Skip to Content

Knowledge Management in CRM

With the advancement of technology and growing customer demands, the differences between KM and CRM are blurring. In this post, I shall try to discuss a case for the importance of KM in CRM for organizational success.

The Case for Knowledge Management in CRM

There was a time, when CRM, KM, E-Business (Service, Sales and Marketing) all had different roles to perform and different objectives to meet.


Customer Relationship Management (CRM)

CRM was designed to be a customer-centric model that would support the three phases of a seller/buyer relationship: new customer acquisition, retention of existing customers and lifetime value maximisation – essentially: Marketing, Sales & Service.


Click to Enlarge


However, For CRM to be successful it has to become an ethos, the very culture itself; strategy and appropriate technology alone are not enough. A truly customer focused company concentrates all efforts on satisfying profitable customers, acquiring and retaining these customers and growing long-term revenues from them.


CRM Objective

Click to Enlarge




Knowledge Management (KM)

By definition, Knowledge Management is a cycle of gathering knowledge, organizing it, sharing it, and accessing it.

KM Cycle
Click to Enlarge


Historically, KM has been associated with exploiting the internal assets of an organization – the people and processes.

KM people processes
Cick to Enlarge


It is, however, the knowledge and understanding of all stakeholders (customers, suppliers, employees, partners, etc) that is really the key to differentiation and competitiveness.

Click to Enlarge



The Case for KM in CRM

Gearing towards next-generation Enterprise applications, the terms KM, CRM and e-business have become more-or-less interchangeable. Besides, with B2B and B2C interactions realizing greater sophistication levels, the boundaries between KM and CRM will become more blurred. Or, so to say, the case for Knowledge Management in CRM shall become stronger and more and more inevitable. Some of the reasons for KM in CRM are cited below :

  • Customers are now demanding & expecting bigger bargains, better products & faster service on a personalized scale. – CRM approaches alone cannot take care of providing such high-level of personalization.
  • Combining customer knowledge with CRM enables organizations to target customers with high life time / strategic value; thus leading to future growth opportunities.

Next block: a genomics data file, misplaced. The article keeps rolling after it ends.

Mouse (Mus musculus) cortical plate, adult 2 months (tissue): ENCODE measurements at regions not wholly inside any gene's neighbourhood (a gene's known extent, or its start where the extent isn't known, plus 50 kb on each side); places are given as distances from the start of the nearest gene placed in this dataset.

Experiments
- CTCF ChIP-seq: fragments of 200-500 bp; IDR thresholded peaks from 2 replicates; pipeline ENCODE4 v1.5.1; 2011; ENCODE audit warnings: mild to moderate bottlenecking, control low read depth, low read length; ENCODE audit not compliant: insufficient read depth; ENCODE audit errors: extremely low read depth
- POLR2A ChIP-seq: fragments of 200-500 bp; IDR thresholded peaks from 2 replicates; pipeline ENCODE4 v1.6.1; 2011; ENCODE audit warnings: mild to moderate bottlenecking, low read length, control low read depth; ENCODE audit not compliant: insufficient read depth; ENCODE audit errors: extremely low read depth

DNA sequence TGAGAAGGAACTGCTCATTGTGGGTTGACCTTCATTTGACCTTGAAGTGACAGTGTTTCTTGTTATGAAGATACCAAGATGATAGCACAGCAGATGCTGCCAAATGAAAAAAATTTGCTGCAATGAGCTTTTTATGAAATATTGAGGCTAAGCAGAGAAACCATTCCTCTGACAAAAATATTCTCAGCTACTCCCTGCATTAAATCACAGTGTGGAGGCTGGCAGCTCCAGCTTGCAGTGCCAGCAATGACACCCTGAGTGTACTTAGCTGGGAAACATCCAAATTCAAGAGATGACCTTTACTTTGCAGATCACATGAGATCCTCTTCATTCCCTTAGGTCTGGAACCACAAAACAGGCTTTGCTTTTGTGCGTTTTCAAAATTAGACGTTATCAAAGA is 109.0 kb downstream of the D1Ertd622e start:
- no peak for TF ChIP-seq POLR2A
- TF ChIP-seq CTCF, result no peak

• Customer intimacy and knowledge of industry-specific processes tailored to meet business needs are essential ingredients of organizational success.
  • Organizations must formulate a dynamic corporate buying and selling model such that customers receive optimum results based on the combination of suppliers, services & processes, most appropriate to their own business model & vertical industry.
  • To achieve this dynamism, organizations must have fast and easy access to information about its own business operations, its customers & their vertical processes & business models – the forte of Knowledge Management
  • Managing this extended enterprise-knowledge in a customized manner by applying knowledge relevant to particular verticals, shall be the differentiating factor for on-line intermediaries – the opportunity for E-business providers.


KM supplies the knowledge that defines how a business operates, and CRM defines the nature of each customer interaction. Thus we realize that CRM or KM alone cannot handle the growing demands of a customer-centric industry – a balanced blend of both disciplines shall enable organizations to mold all aspects of their business for effectiveness of each customer relationship.




  1. The formula for a successful business – Susan Colling
  2. Know thy customer, know thyself – Peter Dorrington
  3. CRM is not a plug-in – Gideon Davenport
You must be Logged on to comment or reply to a post.
  • Hi Debolina,

    In one of the picture it says "Exploiting People & Process", while describing KM. I must correct you on this very statement that KM is not Exploiting!!!! It is, on the contrary, making better use of the existing knowledge within the Organisation which can be achieved by the collective effort of "employees" within and with a framework called "Process".

    I am not too sure whether these are your own words or googled from somewhere, nevertheless the word "Exploitation" suggest something else and hence should have better been avoided.


    • Hi Harshit,

      Thanks for the feedback... the word "exploitation" was not meant to be used with a negative connotation... nevetheless, I understand that we have to be careful with the choice of words.

      More feedback awaited 🙂

      Thanks & Regards,

  • Hi, Harshit,
    For the selection of word "Exploitation" I am supporting and agree with Deboleena. That is the appropriate word. In my opinion, meaning of exploit in such cases should be taken as fully utilizing the capabilities.